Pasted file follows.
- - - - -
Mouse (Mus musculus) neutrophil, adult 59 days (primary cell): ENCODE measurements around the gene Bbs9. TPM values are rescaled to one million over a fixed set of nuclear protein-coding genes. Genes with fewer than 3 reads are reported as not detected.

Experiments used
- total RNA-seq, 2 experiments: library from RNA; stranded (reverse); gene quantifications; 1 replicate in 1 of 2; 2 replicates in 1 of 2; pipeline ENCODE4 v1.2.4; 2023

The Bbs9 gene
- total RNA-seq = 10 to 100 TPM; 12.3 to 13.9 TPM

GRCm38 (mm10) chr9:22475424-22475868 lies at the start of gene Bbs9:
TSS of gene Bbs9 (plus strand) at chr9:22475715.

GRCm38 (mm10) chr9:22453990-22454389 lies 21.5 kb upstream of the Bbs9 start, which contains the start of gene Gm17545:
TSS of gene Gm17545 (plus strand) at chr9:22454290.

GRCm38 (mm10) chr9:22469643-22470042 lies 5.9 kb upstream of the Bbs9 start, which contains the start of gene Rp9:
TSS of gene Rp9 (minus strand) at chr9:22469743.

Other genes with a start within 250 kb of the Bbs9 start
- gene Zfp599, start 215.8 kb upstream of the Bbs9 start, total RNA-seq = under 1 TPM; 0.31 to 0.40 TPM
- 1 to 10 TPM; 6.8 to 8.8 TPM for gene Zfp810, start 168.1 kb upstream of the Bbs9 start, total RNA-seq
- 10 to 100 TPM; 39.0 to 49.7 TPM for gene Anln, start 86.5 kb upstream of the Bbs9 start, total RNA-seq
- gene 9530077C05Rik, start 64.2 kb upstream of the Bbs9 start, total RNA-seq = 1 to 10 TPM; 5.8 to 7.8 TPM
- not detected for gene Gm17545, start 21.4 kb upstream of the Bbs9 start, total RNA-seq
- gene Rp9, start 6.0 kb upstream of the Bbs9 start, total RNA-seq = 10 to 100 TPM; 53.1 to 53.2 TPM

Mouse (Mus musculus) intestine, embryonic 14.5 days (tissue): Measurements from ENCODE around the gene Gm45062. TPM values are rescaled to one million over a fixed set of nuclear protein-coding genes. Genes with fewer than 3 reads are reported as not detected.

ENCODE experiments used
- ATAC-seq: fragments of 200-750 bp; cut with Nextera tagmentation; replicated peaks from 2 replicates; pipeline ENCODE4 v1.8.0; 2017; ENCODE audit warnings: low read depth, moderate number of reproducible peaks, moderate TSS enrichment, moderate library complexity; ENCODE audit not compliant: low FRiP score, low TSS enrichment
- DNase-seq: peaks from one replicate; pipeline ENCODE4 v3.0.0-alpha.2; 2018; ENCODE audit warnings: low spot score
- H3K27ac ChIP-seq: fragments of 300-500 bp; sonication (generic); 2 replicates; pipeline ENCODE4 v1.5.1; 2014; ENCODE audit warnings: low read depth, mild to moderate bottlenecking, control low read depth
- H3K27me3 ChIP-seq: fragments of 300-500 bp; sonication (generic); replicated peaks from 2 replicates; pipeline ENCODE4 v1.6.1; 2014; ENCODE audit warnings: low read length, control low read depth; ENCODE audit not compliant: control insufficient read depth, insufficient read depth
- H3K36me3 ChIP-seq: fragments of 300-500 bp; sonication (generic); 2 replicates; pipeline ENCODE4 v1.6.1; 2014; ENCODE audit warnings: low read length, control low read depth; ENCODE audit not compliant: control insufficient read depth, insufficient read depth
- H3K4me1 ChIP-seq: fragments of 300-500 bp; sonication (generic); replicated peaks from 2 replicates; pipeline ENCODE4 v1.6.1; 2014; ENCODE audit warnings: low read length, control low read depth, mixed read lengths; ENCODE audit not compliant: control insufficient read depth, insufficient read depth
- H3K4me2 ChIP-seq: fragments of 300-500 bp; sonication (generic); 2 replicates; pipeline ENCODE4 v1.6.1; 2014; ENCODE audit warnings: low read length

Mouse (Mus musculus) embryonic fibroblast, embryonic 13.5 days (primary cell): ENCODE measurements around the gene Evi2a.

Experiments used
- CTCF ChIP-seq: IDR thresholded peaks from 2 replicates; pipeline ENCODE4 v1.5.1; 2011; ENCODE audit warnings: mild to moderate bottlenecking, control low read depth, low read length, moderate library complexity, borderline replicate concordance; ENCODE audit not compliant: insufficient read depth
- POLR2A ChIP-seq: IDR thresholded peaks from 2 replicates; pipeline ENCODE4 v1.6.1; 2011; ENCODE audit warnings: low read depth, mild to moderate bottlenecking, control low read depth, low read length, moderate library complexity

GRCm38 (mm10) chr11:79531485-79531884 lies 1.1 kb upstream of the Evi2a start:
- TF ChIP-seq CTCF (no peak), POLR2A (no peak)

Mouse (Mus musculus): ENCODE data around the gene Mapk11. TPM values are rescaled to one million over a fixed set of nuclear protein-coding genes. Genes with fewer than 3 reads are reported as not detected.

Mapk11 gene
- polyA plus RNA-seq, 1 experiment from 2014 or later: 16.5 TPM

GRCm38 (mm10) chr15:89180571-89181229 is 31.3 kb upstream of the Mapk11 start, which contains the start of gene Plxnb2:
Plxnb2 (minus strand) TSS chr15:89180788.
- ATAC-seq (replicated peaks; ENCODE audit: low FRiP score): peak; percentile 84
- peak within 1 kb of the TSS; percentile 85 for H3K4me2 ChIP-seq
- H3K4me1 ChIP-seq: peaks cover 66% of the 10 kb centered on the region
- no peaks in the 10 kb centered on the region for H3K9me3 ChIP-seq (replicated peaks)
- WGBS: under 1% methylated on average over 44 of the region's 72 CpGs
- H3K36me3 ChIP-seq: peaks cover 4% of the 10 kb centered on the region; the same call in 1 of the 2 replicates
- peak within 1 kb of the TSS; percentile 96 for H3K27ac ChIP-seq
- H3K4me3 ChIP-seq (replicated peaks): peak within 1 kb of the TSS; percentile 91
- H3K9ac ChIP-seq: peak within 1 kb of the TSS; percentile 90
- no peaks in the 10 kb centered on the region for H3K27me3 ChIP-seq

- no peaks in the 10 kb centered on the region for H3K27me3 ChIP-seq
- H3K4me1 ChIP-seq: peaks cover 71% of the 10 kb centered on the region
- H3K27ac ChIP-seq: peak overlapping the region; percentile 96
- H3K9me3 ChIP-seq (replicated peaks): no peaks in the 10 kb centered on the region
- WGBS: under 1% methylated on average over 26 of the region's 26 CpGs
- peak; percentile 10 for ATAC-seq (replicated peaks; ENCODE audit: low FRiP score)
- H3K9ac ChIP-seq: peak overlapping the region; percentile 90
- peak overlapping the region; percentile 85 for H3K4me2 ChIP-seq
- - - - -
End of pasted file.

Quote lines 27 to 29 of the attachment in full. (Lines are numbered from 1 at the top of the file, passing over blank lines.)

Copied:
- H3K4me2 ChIP-seq: fragments of 300-500 bp; sonication (generic); 2 replicates; pipeline ENCODE4 v1.6.1; 2014; ENCODE audit warnings: low read length

Mouse (Mus musculus) embryonic fibroblast, embryonic 13.5 days (primary cell): ENCODE measurements around the gene Evi2a.

Experiments used